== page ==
Project Infusion Partners with Area Youth
"We’ve got to get our youth in front of leadership so they can see and hear what success really looks and sounds like. So they can see, they can change their mindset," said Project Infusion Director Tina Murray.
Teen members of the youth group Project Infusion recently walked from Osbourn High School to City Hall for a scheduled 45-minute meeting with Mayor Harry J. “Hal” Parrish II. By the time they checked the clock, it had turned into a 2-1/2 hour rap session.
Many of the youth have faced extremes in their adolescence: broken homes, suicide attempts, suspension for fighting, gang recruitment.
“We wanted to make a connection with authority, and let the Mayor know what’s happening in the lives of his city’s youth,” said Project Infusion director Tina Murray.
When asked why not go to public school superintendent Dr. Gail Pope or a similar authority? Murray, who works as a housing inspector for the City's Family Services Department responded, “We just thought to go to the top."
Project Infusion is her personal ministry, one that has grown out of a summer youth program at First AME Church of Manassas. The Project also played an active role in the Youth Café at the City’s recent Neighborhood Conference.
“These youth are struggling with everything from cutting to human trafficking. We’re addressing those issues with tutoring, mentoring and mediation. Infusion means bringing back together what has been broken. The connection between the city and its youth has been broken. We want to bring together what is separate and that‘s why I felt to go straight to the mayor.”
After listening, asking their opinions and sharing his own adolescence – working in the family business, getting a pilot’s license at age 17 – Mayor Parrish wanted to know what the youth would take away from their time together.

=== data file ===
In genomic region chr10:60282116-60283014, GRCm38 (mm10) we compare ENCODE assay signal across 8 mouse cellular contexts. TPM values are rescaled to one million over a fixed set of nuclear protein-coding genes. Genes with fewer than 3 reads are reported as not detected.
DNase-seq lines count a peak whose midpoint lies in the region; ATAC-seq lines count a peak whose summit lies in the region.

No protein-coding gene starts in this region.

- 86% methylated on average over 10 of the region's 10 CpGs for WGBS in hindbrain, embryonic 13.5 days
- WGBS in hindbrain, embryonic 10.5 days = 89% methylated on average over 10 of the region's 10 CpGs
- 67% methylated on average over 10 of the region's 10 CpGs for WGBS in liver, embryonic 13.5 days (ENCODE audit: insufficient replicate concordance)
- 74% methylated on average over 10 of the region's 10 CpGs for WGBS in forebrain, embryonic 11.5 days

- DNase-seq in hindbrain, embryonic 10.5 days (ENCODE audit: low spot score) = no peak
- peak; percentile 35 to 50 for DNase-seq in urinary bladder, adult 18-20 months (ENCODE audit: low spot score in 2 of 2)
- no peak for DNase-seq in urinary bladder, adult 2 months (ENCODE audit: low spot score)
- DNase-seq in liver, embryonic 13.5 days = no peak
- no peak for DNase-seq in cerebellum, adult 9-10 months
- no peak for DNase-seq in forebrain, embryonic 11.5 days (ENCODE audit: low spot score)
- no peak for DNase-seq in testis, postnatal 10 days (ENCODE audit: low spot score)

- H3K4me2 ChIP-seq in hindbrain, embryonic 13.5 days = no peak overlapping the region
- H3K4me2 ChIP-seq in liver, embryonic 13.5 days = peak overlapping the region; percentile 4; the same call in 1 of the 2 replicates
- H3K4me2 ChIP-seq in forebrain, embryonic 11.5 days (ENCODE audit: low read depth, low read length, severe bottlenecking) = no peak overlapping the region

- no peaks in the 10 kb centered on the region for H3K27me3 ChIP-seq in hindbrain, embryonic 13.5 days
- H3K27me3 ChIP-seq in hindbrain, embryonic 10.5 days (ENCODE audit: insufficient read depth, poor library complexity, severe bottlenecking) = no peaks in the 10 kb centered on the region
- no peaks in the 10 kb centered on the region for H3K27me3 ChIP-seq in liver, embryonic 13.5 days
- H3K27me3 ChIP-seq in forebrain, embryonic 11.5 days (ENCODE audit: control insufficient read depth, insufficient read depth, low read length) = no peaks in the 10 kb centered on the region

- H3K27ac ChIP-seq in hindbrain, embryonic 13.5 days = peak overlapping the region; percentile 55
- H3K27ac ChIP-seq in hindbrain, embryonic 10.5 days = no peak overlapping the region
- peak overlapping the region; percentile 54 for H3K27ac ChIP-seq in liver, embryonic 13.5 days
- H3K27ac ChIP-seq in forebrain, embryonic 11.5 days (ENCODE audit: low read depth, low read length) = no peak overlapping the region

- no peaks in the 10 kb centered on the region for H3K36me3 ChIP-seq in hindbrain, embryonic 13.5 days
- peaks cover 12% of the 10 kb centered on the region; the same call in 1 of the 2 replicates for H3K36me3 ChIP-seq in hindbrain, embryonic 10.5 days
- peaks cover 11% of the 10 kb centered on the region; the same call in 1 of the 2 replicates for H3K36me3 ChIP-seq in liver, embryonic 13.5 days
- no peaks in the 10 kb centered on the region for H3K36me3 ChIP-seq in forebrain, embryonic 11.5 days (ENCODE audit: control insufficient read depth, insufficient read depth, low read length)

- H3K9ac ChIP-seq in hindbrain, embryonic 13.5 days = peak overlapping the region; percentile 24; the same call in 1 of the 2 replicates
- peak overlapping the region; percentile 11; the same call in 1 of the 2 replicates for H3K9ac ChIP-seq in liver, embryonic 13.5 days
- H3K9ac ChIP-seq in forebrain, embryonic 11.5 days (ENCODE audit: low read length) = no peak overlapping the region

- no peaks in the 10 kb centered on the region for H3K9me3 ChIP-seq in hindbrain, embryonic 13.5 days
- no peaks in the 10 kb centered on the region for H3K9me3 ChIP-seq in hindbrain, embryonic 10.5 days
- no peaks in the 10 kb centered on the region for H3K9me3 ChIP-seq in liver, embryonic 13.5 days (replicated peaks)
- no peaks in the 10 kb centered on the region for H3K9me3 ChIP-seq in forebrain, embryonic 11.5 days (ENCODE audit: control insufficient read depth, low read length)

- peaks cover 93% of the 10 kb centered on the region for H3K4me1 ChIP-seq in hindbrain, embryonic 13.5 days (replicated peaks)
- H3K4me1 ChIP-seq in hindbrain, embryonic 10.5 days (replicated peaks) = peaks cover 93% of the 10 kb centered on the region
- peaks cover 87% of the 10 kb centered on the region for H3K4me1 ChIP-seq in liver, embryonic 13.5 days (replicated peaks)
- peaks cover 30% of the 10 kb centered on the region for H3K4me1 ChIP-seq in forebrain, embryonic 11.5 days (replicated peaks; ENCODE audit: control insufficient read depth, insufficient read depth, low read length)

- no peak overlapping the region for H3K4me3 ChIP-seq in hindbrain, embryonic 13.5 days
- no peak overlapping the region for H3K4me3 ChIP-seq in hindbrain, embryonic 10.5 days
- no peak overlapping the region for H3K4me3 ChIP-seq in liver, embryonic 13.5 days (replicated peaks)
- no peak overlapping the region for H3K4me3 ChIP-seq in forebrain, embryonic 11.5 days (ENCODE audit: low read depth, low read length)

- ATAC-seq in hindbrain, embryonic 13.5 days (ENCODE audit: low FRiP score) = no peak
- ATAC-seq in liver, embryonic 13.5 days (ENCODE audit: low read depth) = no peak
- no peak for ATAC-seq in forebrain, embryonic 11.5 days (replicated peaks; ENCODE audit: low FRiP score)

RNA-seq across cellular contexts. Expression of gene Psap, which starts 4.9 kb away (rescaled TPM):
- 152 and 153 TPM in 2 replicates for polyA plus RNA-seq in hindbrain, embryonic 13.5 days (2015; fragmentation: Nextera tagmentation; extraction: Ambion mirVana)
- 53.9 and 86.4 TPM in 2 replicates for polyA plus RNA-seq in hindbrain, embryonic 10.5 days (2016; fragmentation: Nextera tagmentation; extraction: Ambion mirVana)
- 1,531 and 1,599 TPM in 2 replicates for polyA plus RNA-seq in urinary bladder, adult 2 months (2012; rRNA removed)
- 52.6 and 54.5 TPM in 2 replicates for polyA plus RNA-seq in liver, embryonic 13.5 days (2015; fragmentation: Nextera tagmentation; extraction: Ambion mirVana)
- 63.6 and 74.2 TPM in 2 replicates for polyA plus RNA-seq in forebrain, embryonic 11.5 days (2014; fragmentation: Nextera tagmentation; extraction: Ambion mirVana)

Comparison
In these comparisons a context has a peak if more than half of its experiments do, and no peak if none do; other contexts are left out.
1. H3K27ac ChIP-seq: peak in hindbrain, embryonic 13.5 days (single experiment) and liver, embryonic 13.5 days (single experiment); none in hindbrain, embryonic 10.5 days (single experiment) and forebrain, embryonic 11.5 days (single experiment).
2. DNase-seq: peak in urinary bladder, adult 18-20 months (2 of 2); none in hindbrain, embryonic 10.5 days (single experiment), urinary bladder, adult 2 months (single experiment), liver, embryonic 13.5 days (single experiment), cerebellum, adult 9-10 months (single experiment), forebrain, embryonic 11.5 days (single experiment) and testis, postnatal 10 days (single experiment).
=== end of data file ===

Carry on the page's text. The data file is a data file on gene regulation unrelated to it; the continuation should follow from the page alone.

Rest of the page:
“A relationship came out of it,” said Murray. “He told them, look, when I see you guys I’m expecting you to come up and say hi to me. The kids left with confidence. ‘I just sat and talked with the Mayor. We walked into his office. The mayor saw us.’”
Mayor Parrish is considering appointing a youth to one of the City’s boards. He exchanged e-mails and accepted an invitation to watch them play basketball.
Project Infusion is also responsible for a meeting between area youth and Sgt. Christian Jones, of Manassas, who upon a brief break from serving in Iraq back in October took the time to speak with kids at a city event.
Jones spoke about how joining the military right out of high school allowed him to support his family and change his life around."It changes your view of a lot of stuff in a positive way," he told the kids.
Jones, who admitted he was going down the wrong path in life, said joining the military "was a good thing to do" for him because it provided him with training and an education.
"Any branch of service gives you money to go to school; college, everything," he told the kids.
Project Infusion has regular meetings and is planning events, including a ‘70s party and a benefit concert, but Murray needs funding, volunteers and transportation to grow the program.
“I’m not speaking for everyone, but for some, we adults have fallen short when it comes to our kids. It’s no excuse, but we’ve had adults in our lives that failed us as well. It’s a vicious cycle. We’ve got to get our youth in front of leadership so they can see and hear what success really looks and sounds like. So they can see, they can change their mindset. They don’t have to stay in the same place.”
For more information, contact Tina Murray at ProjectInfusion@yahoo.com